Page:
2. The River’s Mouth
3. Sacred Horse
4. Axis Of The Worlds
5. Feathers Of Eolh
6. Hiindsiight
Bonus Tracks
7. Djupet
8. What Else Is There (Röyksopp Cover)

 

You can now pre-order the physical editions of the album here: http://nuclearblast.com/enslaved-e

Or get the digital version and stream new track “Storm Son” via this link: http://nblast.de/EnslavedDigital

ENSLAVED are set to embark on a headline tour through Europe, with special support acts hand-selected by the band. Be sure to catch them on one of the following dates:

10.11. D Hamburg – Logo (w/ IMPERIUM DEKADENZ & HERETOIR)
11.11. D Berlin – Nuke (w/ IMPERIUM DEKADENZ & HERETOIR)
12.11. D Cologne – Underground (w/ IMPERIUM DEKADENZ & HERETOIR)
13.11. NL Utrecht – Tivoli de Helling
15.11 UK Manchester – o2 Ritz (supporting OPETH)
16.11 UK Glasgow – Barrowlands (supporting OPETH)
17.11. UK Belfast – The Limelight 1 (supporting OPETH)
18.11. IRL Dublin – The Academy (supporting OPETH) *sold out*
19.11. UK Nottingham – Rock City (supporting OPETH)
21.11 UK Bristol – o2 Academy (supporting OPETH)
22.11 UK Birmingham – o2 Institute (supporting OPETH)
24.11. UK London – Islington Assembly Hall (w/ DARKHER & SVALBARD)
25.11. F Paris – Trabendo (w/ LOST IN KIEV & WOLVE)
26.11. B Vosselaar – Biebob
28.11. F Rezé – Barakason (w/ LOST IN KIEV & WOLVE)
29.11. F Lyon – CCO Villeurbanne (w/ LOST IN KIEV & WOLVE)
30.11. I Brescia – Circolo Colony
01.12. CH Pratteln – Z7
02.12. D Frankfurt – Das Bett (w/ ZATOKREV)
03.12. CZ Prague – Chelmnice (w/ ZATOKREV)
16.12. RU Moscow – Volta
17.12. RU St. Petersburg – Club Zal

Get tickets for the German shows here in our shop:
http://www.nuclearblast.de/de/produkte/tickets/indoor/ticket/enslaved-european-tour-2017.html

But before touring Europe, ENSLAVED play two special release shows in their home country Norway, where you can hear the new songs live for the very first time, meet the band at the merch stand and get two unique gig posters for free:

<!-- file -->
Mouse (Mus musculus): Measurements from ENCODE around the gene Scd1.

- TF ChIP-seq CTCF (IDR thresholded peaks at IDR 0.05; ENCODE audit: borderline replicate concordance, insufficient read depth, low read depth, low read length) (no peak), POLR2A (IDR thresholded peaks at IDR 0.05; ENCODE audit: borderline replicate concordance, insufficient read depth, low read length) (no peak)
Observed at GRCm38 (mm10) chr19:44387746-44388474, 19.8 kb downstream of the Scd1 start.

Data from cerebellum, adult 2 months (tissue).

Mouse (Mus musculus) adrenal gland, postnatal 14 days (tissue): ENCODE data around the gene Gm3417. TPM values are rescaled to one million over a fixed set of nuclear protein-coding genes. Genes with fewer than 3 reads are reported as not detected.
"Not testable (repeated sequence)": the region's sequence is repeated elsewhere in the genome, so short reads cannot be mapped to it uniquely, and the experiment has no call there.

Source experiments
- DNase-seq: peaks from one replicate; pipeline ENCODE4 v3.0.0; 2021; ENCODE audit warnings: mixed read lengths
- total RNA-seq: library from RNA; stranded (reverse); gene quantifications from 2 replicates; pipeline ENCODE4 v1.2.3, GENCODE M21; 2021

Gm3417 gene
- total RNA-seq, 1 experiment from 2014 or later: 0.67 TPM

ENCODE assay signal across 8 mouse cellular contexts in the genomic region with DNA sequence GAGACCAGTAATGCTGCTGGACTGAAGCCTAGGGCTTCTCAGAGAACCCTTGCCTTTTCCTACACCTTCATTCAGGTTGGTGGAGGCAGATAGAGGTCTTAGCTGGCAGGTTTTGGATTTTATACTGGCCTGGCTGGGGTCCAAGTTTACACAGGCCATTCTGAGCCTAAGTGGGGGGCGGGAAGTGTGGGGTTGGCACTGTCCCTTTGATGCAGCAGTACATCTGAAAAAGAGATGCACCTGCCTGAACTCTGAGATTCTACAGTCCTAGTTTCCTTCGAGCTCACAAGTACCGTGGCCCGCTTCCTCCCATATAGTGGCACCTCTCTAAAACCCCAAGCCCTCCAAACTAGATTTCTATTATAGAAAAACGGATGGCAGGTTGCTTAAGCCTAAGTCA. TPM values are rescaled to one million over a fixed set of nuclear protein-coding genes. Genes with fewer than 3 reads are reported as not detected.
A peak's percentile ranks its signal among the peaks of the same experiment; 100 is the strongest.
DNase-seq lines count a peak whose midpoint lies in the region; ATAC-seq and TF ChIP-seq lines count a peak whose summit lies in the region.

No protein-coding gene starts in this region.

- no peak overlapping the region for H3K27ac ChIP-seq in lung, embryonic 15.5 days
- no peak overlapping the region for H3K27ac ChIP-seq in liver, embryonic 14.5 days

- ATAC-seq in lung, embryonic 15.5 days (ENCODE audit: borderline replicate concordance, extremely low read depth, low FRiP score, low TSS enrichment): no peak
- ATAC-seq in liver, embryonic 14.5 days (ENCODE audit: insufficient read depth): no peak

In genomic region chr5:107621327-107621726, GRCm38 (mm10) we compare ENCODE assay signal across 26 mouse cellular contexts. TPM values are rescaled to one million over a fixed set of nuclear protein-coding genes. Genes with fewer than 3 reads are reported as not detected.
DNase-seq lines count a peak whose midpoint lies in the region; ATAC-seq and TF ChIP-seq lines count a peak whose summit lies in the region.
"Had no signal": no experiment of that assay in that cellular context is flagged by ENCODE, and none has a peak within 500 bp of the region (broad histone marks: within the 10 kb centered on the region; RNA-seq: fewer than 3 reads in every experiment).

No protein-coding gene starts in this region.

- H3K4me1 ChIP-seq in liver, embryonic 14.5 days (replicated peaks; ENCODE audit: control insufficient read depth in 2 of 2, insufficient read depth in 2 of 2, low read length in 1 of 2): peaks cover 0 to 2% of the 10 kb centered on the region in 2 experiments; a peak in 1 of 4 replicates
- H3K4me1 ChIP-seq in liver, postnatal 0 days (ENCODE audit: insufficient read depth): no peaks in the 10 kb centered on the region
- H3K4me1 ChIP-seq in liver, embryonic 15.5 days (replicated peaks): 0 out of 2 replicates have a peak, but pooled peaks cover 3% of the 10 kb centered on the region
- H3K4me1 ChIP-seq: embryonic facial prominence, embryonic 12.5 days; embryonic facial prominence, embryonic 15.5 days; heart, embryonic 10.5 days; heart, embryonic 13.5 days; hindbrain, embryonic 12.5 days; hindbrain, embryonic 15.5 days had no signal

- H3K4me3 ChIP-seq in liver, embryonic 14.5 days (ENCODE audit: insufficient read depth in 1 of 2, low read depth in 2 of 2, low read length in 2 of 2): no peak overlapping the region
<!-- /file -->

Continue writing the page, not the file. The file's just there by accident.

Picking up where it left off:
AISA & Time Out Agency presents:
w/ SIBIIR
12.10 N Oslo – Blå
13.10 N Bergen – Garage

26.10. S Stockholm – Close-Up Baten 21
1.-5.02. USA Miami – 70.000 Tons Of Metal

Enslaved on Thee Facebooks

Enslaved on Instagram

Enslaved on Twitter

Enslaved website

Nuclear Blast on Thee Facebooks

Nuclear Blast on Instagram

Nuclear Blast on Twitter

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Enslaved, E: Horses and Water

Posted in Reviews on October 4th, 2017 by JJ Koczan

enslaved e

First of all, no, Enslaved didn’t just title their 14th studio album, E, after the first letter of their name. The letter is a translation/reference to the rune ‘ehwaz’ that appears on the Truls Espedal cover art — looks more like an ‘M,’ but there it is — and among the meanings it holds are ‘partnership,’ ‘collaboration’ and ‘horse.’ It’s a one-letter title and a complete concept thematic on which to base the record. And as it happens, E is the most progressive outing the Bergen, Norway, extreme metallers have yet composed in their 26-year career, offering an expanse of sound and intensity that continues to push ahead of their last full-length, 2015’s In Times (review here), while clarifying production ideas, answering the varied intentions of their first live album, earlier-2017’s Roadburn Live (review here), and — in unquestionably the most major change the band has undergone in at least the last decade — introducing new keyboardist/vocalist Håkon Vinje to the lineup. Vinje worked with Enslaved founding guitarist Ivar Bjørnson and bassist/vocalist Grutle Kjellson (among many others) in the broad-reaching and historically-minded Skuggsjá project, and in joining Enslaved with Bjørnson, Kjellson, guitarist Arve “Ice Dale” Isdal and drummer Cato Bekkevold, he fills the role formerly held by Herbrand Larsen, whose contributions to the band’s overall sound in atmospherics and melodic vocals had only increased in scope since he made his debut on 2004’s landmark Isa LP.